As a lad growing up in Oldham, the town’s Tommyfield Market was always a regular weekly visit, from getting dragged around by my mum on a Saturday morning to nipping in during college for a chippy lunch.
Over the years I frequented the markets and there was always a range of proper characters on show week-in, week-out. There was the ’50p man’ who sold everything for 50p (obviously), a fella named Phil who would pimp up your Nokia 3310 for twenty quid and an unfathomable number of old dears who would pop down with their tartan trollies to buy tripe for their tea.
This was also the place, back in around 1996, where everyone at school would buy their NAFF NAFF jackets and Eclipse jeans. Always bustling, always busy and always a true experience.
The markets themselves began all the way back in 1788, when a fella named Thomas Whittaker rented out his land for people to sell their goods and wares. After a couple of years, Tommy’s Field became Tommyfield and that was that.
In 1860, Tommyfield became the home of the first British fried chip – a claim which has awarded the town with one of those coveted Blue Plaques. Basically, the first chips were fried, from which the origins of the British Fish & Chip shop can be traced.
It’s thought that local lad John Lees saw this shop and then made his own in Mossley just up the road, creating the world’s first fish and chips shop.
There’s been some kind of market here for over 230 years, however, that’s all set to change as part of Oldham Council’s huge shake-up of the town centre – something which has got a few traders and locals up in arms about.
The Oldham Town Centre Masterplan will see the historic markets moved from their current location around 200m down the road, taking over the old TJ Hughes plot in the Town Centre Shopping Mall, on the brand-new Parliament Square.
In recent years it’s undeniable that the town centre of Oldham has seen a huge downturn in both footfall and trade, with the Tommyfield Market, in particular, being hit hard by competition from supermarkets and charity shops in the area.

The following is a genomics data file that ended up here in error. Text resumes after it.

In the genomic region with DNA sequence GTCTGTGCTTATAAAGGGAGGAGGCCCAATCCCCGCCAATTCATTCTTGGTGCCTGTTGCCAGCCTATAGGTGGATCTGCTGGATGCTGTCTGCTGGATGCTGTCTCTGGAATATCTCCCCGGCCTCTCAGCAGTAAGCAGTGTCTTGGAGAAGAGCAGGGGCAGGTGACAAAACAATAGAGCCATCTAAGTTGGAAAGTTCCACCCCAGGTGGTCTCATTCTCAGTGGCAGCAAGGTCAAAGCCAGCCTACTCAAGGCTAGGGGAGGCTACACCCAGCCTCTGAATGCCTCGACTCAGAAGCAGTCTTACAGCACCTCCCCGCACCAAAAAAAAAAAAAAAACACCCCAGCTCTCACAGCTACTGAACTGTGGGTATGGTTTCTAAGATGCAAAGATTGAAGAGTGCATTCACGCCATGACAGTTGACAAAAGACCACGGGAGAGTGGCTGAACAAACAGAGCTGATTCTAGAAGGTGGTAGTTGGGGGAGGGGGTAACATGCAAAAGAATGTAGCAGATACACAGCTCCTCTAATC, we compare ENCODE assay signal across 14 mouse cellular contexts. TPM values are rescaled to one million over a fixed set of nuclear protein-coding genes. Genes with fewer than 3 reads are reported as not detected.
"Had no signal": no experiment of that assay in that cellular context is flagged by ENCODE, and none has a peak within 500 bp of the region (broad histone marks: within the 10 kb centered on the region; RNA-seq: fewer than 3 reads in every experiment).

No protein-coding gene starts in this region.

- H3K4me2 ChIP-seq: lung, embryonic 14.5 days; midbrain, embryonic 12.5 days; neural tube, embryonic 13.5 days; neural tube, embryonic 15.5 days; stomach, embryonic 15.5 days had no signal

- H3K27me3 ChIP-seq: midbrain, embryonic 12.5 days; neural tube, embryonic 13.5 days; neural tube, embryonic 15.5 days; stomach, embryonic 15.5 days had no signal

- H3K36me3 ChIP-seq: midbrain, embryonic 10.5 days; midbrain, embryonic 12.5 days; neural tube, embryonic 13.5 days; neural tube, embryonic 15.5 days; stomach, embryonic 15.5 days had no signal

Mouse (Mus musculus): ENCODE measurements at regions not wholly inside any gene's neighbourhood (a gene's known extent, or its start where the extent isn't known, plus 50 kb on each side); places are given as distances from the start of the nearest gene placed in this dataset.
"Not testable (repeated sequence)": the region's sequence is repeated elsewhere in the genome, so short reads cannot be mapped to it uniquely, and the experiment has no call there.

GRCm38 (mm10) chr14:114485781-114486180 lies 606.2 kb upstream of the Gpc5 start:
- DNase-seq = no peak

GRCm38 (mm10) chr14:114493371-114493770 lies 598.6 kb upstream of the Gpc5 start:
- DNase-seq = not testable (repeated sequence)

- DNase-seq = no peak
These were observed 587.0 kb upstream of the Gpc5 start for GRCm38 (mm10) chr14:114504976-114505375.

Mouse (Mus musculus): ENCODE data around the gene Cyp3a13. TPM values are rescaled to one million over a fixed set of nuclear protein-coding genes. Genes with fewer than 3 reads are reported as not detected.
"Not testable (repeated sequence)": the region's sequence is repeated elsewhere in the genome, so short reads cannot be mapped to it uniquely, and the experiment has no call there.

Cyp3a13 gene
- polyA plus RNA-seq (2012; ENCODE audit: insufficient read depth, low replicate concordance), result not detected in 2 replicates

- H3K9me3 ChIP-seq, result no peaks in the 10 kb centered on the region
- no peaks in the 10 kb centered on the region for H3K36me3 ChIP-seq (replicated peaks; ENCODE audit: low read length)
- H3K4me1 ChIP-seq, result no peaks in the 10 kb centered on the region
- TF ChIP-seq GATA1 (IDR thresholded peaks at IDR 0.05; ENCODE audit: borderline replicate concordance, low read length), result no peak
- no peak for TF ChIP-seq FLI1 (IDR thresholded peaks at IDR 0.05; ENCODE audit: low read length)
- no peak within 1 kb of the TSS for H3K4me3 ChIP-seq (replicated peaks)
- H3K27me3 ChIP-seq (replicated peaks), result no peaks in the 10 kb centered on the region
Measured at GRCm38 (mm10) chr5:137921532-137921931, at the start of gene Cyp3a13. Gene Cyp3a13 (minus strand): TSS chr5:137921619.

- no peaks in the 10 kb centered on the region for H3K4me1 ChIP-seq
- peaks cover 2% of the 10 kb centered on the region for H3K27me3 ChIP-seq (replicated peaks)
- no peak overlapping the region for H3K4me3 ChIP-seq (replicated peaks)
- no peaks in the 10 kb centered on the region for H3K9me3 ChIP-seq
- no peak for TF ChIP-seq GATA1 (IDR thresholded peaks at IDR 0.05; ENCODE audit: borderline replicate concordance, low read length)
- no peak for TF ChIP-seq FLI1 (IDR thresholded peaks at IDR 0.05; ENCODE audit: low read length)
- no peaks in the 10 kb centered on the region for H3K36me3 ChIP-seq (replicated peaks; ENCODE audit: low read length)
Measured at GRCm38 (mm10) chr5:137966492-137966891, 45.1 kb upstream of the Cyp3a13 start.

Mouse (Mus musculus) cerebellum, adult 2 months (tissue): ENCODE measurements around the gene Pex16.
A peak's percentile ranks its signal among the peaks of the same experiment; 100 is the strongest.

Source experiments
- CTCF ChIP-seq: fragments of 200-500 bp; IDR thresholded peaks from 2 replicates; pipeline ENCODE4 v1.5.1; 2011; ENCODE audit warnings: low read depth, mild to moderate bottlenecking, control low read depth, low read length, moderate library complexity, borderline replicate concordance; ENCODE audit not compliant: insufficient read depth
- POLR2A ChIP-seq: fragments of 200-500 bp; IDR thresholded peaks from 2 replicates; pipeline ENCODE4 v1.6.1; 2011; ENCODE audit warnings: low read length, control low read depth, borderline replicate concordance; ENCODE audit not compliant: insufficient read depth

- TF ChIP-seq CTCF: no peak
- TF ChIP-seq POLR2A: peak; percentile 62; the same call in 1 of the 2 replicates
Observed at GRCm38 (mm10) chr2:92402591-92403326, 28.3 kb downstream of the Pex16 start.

Like many of the old industrial towns across the UK, Oldham has been in decline for years, and this has been clearly highlighted with the arrival of a load of bookies, charity shops and pound shops in the town.
Thus the Town Centre Masterplan aims to improve the town, making it “a place that can thrive throughout the week and round the clock“, by “creating better connections between key sites and improving attractions to pull in more footfall and custom”.
And so the plan is to create a brand-new indoor Tommyfield Market in the town, one which will include a retail market, plus a brand-new Food Hall featuring food and drink from current Tommyfield traders.
The new market will also feature two flexible spaces which can be used for events such as live cooking demonstrations, pop-ups, small exhibitions, family activities and market events.
Current traders have mixed feelings on the decision, but with dwindling numbers and footfall over the years, the declining market and accompanying hall certainly needs something to happen to try to reverse this trend.
If this means re-locating the markets just a little bit down the road then I’m all for it – and look forward to heading down to visit a modern, well-connected and vibrant market for all.